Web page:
What number of times have you walked down to the basement or back yard and seen a crawling creature with the legs and appearance of a cricket, and it was hopping around? A lot of people respond with screaming and impolite words. It is the camel-crick, which is a nocturnal insect belonging to the Orthoptera order and Rhaphidophoridae family (Raphe-he-does-fore-a-day). They are light tan and brown, about 1-1 1/4″ long, and they don’t have wings (so no worries about flying) 😁 Camel crickets are related to cave crickets and occur across the US, all continents, and most islands 😉 Camel crickets are found in basements and garages 🙈 They love moist, dark and damp environments. Spotted cricket is America’s most popular species. However, researchers have discovered that Japanese camel bats are also beginning to infiltrate homes. 
The spider crickets that are often found in NJ and PA aren’t dangerous for humans. Their transmission has been confirmed to be non-existent. Disease and are not likely to eat food Your home. Plant matter and fungi making up the majority of a spider cricket’s diet, both of which you are not going to find in your home within dark, damp places. Your home’s only danger is that they can chew through curtains and clothing. It is possible that this activity does not occur in every home. Bronston Minor revised this article on September 23, 2020.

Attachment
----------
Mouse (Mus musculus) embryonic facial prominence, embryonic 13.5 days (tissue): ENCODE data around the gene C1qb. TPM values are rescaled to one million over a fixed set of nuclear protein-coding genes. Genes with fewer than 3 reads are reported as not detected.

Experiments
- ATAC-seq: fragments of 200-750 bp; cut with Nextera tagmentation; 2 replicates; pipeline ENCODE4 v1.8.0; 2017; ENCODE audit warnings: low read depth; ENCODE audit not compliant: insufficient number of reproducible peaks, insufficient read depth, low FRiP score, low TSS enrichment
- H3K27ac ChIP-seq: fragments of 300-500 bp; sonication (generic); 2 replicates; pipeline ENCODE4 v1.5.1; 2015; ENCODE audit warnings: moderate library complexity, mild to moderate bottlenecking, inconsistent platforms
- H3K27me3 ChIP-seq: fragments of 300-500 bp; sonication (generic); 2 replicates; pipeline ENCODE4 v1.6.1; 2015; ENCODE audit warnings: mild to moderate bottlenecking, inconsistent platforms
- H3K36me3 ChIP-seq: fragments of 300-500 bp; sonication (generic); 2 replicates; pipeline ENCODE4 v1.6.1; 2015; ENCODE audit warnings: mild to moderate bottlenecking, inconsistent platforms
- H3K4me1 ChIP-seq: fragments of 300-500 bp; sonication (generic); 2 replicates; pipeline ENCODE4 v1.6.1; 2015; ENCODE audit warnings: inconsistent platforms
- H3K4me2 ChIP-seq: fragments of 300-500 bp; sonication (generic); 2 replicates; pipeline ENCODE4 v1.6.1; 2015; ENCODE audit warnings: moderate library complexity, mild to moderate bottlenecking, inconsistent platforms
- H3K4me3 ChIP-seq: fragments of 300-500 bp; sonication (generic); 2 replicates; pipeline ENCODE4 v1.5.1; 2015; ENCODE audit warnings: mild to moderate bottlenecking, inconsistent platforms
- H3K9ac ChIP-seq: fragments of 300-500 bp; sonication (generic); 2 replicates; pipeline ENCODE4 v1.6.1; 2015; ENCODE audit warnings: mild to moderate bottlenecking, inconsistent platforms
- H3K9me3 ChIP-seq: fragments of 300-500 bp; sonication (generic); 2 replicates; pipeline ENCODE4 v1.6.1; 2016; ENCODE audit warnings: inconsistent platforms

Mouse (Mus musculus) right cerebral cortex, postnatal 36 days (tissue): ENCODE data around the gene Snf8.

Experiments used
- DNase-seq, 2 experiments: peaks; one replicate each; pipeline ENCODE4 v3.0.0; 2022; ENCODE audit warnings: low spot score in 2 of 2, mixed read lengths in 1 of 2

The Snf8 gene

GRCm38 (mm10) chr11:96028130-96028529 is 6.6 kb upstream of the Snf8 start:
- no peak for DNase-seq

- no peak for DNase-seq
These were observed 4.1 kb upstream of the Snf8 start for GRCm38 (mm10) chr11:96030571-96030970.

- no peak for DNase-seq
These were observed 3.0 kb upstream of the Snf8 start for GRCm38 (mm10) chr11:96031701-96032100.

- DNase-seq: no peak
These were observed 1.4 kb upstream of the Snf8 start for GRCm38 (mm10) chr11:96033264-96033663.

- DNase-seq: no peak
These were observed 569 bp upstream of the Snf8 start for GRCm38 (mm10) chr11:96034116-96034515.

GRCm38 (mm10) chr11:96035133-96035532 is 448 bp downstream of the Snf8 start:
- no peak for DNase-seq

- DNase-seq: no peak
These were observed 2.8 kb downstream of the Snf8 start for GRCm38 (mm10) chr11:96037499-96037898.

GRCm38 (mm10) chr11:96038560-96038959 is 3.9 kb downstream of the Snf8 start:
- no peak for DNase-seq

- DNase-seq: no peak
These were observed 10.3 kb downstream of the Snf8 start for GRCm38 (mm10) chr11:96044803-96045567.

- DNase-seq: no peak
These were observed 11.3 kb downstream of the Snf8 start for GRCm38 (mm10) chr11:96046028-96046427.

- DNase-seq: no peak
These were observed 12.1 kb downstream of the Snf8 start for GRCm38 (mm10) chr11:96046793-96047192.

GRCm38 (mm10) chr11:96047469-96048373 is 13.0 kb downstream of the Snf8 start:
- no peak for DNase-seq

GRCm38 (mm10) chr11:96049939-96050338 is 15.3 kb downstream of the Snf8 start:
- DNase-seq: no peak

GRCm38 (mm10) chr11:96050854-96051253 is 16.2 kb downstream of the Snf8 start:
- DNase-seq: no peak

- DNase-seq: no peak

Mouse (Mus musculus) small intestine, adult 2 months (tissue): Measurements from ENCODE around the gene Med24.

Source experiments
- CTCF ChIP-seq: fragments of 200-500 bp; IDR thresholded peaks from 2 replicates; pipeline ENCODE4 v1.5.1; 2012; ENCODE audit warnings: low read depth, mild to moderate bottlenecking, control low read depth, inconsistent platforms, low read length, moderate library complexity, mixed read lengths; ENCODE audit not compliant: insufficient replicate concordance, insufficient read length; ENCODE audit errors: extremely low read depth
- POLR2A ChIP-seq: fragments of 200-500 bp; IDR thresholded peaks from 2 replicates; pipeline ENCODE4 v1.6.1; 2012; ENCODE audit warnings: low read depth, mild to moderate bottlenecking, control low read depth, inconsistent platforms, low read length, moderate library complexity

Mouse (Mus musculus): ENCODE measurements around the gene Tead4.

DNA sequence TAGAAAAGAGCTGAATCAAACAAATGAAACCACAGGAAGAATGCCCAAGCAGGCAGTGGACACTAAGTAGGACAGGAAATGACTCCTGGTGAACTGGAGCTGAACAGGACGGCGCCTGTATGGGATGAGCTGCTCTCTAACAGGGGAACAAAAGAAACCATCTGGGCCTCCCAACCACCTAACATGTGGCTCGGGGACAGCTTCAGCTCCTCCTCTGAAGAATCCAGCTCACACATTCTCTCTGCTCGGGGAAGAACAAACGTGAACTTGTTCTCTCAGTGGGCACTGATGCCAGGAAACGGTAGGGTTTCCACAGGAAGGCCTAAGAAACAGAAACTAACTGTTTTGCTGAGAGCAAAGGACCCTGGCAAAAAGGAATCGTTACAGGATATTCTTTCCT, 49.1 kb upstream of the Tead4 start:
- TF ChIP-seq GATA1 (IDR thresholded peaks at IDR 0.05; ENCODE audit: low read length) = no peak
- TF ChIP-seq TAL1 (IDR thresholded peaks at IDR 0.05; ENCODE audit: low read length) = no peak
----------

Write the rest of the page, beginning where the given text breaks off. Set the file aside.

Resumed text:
Russellspest.com Also, it mentions the fact that many people have never even heard of camel-crick crickets. The truth is that most of us have probably encountered a camel cricket or two dozen in our lives, we just weren’t aware of what the creepy thing we were facing was exactly. Camel cricket, a member of the cricket cricket family, is similar to a spider by its looks. In fact, many people will refer to this pest as a “spricket” or spider-cricket. It is part the Rhaphidophoridae Family and it has six legs. The legs at the back are longer and have two antennae. 
Levi Muller schendelpest.comThe following describes what it means to be ignorant about camel-crick crickets. These words are symbolic. Camels, desert dwellers, have large heads, strong teeth and can go days without water. You can hear crickets chirping in the grass. They also spring up from the ground. How does this two-word combination come about? Can we find any information about camel crickets just by their names? Can they chirp in the desert and survive for several days without any water? No. They are humpbacked and can spring from the air. They were named this because of their ability to spring through the air. You may also call them camelback or humpback. And these aren’t the only names camel crickets go by. Let’s see what we can learn from some of their other names. This was last edited by EmaleeBingham, Sanmenxia, China 44 days ago.